Top five most dangerous jellyfish in Texas

Introduction

Texas is the second-largest state by both area and population in the United States and is located in the south of the U.S. It shares a border with the Gulf of Mexico on the southeastern side. The Gulf of Mexico is a part of the Atlantic Ocean and is a large body of water with a narrow. It is the habitat of a great variety of marine life including whales, dolphins, jellyfish, shellfish, corals, and coastal dwelling manatees. It is also known for its beautiful beaches that attract tourists who enjoy the scenes of marine and wildlife on these beaches. Some common jellyfish that are common on these beaches are the Atlantic sea nettle, Moon jellyfish, Pink meanie, cannonball jellyfish, Drymonema Larsoni, and comb jellies.

Top five most dangerous jellyfish in Texas
Photo by Philipp Deus

Atlantic sea nettle

Top five most dangerous jellyfish in Texas
Atlantic Sea Nettle

The Atlantic sea nettle belongs to the phylum Cnidaria and the family Pelagiidae. Its scientific name is Chrysaora quinquecirrha. The Pacific sea nettle is larger than the Atlantic sea nettle. It has many colors, but pale, pinkish, or yellowish colors are more common. It has a good defense mechanism due to the presence of thousands of microscopic cnidocytes in each tentacle. This defense mechanism reduces the number of natural predators.

The sea nettle is carnivorous, radially symmetrical, and marine. It has a mouth in the center of one end of its body, which opens into a gastrovascular chamber for digestion. It possesses tentacles that surround the mouth to catch food. There is no organ for execration and respiration in sea nettle. Each sea nettle is in one of two stages; free-swimming or polyp. The first one reproduces sexually and the second reproduces asexually. It is a bell-shaped invertebrate with little white spots and reddish-brown stripes that is normally semitransparent. The bell of the sea nettle without stripes is white or opaque. Its sting is graded from moderate to severe and is dangerous to smaller prey. It only causes an allergic reaction in humans and is not able to cause death. The sting is not particularly dangerous but can cause mild to the moderate disturbance in affected individuals. By sprinkling vinegar over the injured area, the sting can be successfully mitigated. This prevents unfired nematocytes from causing more disturbance.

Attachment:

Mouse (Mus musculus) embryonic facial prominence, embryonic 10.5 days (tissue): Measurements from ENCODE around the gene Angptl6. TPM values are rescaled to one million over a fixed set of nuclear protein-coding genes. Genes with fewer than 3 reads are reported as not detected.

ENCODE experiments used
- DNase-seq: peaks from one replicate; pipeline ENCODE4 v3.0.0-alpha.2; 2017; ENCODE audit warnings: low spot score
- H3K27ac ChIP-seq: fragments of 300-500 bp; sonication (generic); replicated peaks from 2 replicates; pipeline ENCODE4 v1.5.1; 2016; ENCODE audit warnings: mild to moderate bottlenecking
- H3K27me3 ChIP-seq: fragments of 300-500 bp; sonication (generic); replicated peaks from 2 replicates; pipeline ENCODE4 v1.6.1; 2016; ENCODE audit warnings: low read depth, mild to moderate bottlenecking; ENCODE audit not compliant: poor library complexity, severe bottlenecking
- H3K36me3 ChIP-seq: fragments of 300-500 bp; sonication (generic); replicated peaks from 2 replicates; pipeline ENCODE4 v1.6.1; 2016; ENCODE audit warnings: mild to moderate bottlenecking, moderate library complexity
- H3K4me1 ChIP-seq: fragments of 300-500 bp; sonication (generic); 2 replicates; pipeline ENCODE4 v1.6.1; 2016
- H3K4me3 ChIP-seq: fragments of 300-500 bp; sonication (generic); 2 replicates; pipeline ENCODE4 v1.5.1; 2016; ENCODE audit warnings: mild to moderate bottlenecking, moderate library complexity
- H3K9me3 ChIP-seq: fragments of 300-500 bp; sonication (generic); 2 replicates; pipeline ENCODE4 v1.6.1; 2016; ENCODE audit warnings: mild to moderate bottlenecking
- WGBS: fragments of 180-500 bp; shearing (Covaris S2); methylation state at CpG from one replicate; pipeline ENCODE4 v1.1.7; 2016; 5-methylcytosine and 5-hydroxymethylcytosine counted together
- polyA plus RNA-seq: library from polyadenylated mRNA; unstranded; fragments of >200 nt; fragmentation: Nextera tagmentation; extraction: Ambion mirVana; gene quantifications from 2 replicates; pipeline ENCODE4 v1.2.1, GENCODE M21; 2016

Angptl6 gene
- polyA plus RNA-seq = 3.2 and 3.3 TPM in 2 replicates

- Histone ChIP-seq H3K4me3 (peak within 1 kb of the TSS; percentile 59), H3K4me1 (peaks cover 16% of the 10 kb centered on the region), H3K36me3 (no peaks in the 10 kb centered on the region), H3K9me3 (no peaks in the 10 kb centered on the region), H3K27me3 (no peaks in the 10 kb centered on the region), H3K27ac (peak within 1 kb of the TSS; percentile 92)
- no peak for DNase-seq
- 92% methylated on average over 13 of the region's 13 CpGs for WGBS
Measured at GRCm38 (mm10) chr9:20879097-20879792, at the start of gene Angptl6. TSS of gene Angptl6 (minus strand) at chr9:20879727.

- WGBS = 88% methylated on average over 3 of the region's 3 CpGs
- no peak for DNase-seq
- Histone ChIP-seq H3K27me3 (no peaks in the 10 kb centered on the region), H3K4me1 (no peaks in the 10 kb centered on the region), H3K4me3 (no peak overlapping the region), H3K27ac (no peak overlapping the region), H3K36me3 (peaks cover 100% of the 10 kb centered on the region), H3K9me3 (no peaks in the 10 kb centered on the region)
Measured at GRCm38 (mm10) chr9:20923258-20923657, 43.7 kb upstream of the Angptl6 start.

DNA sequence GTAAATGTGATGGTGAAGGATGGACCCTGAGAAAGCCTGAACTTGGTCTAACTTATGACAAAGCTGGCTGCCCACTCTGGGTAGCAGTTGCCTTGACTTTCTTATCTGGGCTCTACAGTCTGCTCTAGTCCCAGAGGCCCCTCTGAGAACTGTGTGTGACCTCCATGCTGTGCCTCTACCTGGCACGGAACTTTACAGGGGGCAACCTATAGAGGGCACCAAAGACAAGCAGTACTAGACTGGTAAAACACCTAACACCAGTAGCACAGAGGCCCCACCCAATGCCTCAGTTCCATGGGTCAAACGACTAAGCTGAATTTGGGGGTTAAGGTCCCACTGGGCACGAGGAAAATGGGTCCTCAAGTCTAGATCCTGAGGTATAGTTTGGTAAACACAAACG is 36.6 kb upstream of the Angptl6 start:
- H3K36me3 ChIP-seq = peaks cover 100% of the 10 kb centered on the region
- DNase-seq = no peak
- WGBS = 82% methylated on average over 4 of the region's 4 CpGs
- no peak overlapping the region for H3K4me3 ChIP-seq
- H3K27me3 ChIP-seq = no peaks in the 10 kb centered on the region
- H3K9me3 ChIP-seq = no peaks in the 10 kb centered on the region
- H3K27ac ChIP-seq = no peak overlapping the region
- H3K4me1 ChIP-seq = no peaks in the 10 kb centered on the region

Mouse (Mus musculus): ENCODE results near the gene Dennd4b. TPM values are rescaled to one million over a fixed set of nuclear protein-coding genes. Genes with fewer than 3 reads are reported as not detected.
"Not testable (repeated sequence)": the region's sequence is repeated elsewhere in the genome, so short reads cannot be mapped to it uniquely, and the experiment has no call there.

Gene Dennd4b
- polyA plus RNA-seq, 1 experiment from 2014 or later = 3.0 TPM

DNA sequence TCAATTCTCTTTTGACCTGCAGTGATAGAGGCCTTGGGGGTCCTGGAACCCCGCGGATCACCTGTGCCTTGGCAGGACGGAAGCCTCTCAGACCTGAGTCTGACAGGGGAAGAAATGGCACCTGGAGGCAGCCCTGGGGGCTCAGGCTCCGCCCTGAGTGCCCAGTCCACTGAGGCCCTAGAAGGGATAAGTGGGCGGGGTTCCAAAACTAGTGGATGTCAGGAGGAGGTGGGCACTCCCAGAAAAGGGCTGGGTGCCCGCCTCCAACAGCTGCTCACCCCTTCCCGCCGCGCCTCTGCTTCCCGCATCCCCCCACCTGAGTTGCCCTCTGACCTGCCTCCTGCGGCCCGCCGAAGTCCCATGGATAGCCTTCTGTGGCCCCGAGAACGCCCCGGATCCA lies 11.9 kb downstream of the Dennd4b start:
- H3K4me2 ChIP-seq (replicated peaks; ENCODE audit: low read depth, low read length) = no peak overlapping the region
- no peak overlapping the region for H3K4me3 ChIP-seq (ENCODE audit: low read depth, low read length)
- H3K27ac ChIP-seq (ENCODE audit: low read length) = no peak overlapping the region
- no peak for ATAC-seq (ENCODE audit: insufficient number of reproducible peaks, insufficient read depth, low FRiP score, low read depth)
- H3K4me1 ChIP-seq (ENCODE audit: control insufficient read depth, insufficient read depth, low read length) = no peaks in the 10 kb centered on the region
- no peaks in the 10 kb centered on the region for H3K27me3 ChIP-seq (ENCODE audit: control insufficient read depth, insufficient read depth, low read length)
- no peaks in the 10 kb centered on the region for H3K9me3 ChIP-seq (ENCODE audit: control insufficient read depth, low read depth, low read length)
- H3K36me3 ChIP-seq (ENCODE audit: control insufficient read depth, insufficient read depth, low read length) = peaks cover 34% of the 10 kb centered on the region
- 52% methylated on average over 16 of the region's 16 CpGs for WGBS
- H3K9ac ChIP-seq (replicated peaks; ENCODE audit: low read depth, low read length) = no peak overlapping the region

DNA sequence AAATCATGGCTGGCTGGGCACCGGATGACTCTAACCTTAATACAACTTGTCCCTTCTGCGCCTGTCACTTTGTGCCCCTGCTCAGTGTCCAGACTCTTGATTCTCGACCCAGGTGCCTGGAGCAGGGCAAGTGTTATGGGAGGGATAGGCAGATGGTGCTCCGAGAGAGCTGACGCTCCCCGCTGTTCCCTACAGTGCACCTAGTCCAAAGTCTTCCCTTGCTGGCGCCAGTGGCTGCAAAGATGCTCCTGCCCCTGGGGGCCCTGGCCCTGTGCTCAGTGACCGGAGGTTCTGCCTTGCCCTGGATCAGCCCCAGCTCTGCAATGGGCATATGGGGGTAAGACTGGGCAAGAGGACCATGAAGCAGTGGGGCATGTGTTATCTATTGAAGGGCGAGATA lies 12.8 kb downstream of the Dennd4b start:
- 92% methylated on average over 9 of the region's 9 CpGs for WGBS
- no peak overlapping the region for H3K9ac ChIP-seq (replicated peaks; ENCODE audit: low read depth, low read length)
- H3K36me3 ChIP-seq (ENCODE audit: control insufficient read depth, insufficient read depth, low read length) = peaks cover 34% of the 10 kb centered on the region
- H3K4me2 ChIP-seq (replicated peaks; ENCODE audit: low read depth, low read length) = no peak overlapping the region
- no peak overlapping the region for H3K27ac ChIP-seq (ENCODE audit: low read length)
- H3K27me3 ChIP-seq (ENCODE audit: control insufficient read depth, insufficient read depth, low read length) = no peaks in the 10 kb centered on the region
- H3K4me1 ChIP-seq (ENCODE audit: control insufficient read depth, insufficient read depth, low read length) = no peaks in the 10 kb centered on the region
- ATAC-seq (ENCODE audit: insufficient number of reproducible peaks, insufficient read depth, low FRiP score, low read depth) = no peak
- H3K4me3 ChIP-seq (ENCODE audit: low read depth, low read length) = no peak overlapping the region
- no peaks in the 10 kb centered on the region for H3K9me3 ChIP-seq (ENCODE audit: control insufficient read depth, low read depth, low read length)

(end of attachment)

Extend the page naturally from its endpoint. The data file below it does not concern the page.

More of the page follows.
Pacific sea nettle

Top five most dangerous jellyfish in Texas
Pacific Sea Nettle

Sea nettle can be highly colorful, even if they are occasionally semi-transparent and opaque. The bell has a diameter of 6 to 8 inches, and the tentacles reach down several feet. These tentacles have a potent paralyzing sting that is utilized for both hunting and protection. Sea nettles will eat slightly larger prey such as minnows, worms, and other jellyfish in addition to minuscule plankton and zooplankton that most jellyfish ingest, which account for potent venom. The delicate tentacles of jellyfish can not afford to be thrashed around by frenzied prey. They would just tear, so the paralyzing toxins have to be 100 percent effective very instantly. Sea nettles will also employ this venom to defend themselves against predators, killing the smaller ones and paralyzing the larger ones for long enough to escape.

Drymonema Larsoni

Top five most dangerous jellyfish in Texas
Drymonema Larsoni